‘Modern World’ is the second album from 26-year-old Iowa native Max Jury. The follow up to 2016’s critically acclaimed, self-titled debut, ‘Modern World’ is a graceful, sophisticated and truly contemporary body of work, brimming with Jury’s vast and eclectic range of influences. It is an album about life, friendship and facing each day with a renewed clarity. Produced by four time Grammy nominated Robin Hannibal (Kendrick Lamar, The Internet, Jessie Ware, Anderson .Paak), the album is steeped in soul and jazz influences. The stunning ‘Stillness’ for example, arrives with a bassline that wouldn’t sound out of place on a Thundercat record. ‘Fading Out of You’ manages to evoke Jury’s newly chosen home of Paris before a huge RnB beat comes in, complimented perfectly by the warmth and subtlety of his vocal, which since his debut, has grown into an androgynous instrument that dances across his music.

                        When Matt Karmil’s music comes on in a club, everything around you slows to a crawl, and you focus on that one tiny detail – a bouncing earring or a frozen smile, the lights flashing through the smoke as slow as a distant lighthouse – before it all comes zooming back and everything’s jumping at normal speed again.  Karmil’s fourth album, "Will", is released on the Norwegian Smalltown Supersound label – the home of Lindstrøm among others. Even more than before Matt has managed to combine his love of the graceful forward motion of minimal techno beats with the deeply granular textures and meditative chambers of reverb and delay. Mastered by the careful hand of Rashad Becker at the legendary Dubplates & Mastering plant, this driverless vehicle takes bumps and curves with ease, but passes through enough scuzzy neighbourhoods to make the journey more memorable.

                        You can definitely hear the influence of Kompakt founder Wolfgang Voigt on Will – specifically the GAS project’s melding of billowy sound clouds and insistently pulsing 4/4 beats. Like the GAS albums, "Will" is presented as a continuous piece, even though it is a sequence of eight tracks. ‘It's mainly samples,’ Matt explains, ‘although usually heavily processed and decontextualised. I used a lot of my older samplers for this one - MPC 3000 and Akai S-612 basic edits and processing in ProTools.’

                        Before you get to the long ambient closing track, ‘Maffé’, "Will" contains its share of muted bangers like ‘Morals’ and ‘Can’t Find It (The House Sound)’. While these would vibrate well on the dancefloor, the experience for Matt is primarily a private domestic one. ‘I like to try to create a room to visit, and while it's nice to have details and look out the window occasionally, the fundamental is the room/environment itself – my personal enjoyment of music away from the club is often centred around long form and ambient works.’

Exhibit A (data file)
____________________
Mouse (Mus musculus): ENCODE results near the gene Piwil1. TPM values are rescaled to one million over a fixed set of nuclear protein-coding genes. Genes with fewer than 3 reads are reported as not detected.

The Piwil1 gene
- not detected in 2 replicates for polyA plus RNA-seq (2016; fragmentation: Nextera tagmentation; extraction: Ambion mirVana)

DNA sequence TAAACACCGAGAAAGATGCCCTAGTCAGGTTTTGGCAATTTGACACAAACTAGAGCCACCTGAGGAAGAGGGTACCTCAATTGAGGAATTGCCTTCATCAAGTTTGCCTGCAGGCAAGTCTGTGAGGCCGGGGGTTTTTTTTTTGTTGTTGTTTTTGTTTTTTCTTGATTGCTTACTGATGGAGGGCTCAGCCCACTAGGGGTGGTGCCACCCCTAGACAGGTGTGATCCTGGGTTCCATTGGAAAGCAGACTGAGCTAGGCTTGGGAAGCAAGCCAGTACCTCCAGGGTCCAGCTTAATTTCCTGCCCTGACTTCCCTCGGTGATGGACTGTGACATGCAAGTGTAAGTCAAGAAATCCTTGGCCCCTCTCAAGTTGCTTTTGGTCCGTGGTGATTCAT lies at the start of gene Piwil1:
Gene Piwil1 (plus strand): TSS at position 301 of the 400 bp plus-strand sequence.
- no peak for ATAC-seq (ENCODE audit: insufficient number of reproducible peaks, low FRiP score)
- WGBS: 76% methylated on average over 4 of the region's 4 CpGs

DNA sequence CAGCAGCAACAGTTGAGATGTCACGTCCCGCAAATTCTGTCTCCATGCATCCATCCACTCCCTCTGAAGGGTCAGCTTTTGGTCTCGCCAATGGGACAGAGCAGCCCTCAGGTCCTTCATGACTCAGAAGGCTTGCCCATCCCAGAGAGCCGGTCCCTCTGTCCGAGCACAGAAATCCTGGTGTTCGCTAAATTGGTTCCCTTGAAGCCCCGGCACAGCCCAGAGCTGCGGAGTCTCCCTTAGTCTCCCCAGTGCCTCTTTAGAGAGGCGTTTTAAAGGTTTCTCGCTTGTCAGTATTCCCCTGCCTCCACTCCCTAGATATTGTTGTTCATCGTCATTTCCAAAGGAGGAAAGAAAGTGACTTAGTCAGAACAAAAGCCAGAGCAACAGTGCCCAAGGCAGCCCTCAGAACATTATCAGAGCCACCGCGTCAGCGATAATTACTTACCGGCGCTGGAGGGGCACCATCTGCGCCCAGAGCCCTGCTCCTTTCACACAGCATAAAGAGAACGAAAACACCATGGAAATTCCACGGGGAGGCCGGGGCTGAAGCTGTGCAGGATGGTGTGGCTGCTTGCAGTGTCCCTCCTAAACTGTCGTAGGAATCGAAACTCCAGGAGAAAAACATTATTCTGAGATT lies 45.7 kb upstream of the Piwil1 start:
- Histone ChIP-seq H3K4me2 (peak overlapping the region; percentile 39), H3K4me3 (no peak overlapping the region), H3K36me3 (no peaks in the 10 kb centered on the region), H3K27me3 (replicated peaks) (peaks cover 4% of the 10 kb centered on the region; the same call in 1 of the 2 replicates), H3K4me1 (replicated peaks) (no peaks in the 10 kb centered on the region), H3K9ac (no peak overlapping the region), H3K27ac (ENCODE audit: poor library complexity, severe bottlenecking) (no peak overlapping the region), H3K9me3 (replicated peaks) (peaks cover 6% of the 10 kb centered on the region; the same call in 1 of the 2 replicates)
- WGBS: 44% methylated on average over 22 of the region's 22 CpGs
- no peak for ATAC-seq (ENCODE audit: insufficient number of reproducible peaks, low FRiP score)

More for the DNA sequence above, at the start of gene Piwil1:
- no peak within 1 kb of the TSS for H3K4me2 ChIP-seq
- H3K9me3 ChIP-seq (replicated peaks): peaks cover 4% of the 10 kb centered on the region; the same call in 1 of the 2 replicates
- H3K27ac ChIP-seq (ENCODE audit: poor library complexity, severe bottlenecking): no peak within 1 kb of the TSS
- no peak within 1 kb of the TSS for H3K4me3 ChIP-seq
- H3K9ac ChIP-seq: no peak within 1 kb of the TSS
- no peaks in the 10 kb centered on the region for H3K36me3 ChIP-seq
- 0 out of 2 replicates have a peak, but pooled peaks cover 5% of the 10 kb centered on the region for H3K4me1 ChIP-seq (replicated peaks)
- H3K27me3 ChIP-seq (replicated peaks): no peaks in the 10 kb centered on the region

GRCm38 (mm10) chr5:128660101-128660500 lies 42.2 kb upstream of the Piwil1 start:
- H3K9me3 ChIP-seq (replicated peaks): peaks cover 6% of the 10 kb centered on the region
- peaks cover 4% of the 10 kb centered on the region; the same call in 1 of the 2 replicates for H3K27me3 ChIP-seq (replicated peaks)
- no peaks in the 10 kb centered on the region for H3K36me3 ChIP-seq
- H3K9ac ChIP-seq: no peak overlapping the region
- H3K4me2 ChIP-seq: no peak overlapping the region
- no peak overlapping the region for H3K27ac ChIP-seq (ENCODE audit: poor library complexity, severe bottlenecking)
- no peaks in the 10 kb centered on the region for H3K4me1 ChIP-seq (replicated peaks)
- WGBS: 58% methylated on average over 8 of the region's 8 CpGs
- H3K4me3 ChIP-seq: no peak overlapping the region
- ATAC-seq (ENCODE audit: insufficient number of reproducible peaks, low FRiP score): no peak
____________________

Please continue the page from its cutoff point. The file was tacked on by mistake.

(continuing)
With a studio established in Cologne, Matt made his LP debut with the well received (but hard to Google) ‘----‘, combining dusty samples and elegant tape hiss with scuba-diving grooves and minimalist vibes. In the same year he released the jubilant club anthem ‘So You Say’ on Tim Sweeney's Beats In Space label and remixed John Talabot and Axel Boman's (Talaboman) single ‘Sideral’.

                        Recent years have seen a raft of new releases from Matt, remixing X-Press 2 for Skint, the albums idle 033 and ++++, as well as 12”s for Yumé Records, Idle Hands, Endless Flight and Studio Barnhus, received with great reviews in publications from The Wire to Resident Advisor and beyond.

                        2016 also saw Matt much in demand for his skills in engineering, mixing and mastering, working extensively with Matias Aguayo for Crammed Discs, Kornel Kovacs for Studio Barnhus and Talaboman for R&S, among many others.

                        At the invitation of artist Christine Sun Kim, Matt composed a sub-20Hz piece for Bounce House at Sound Live Tokyo 2015, while his video collaboration with Boston’s MIT Media Lab, Time Moods, was premiered in late 2017.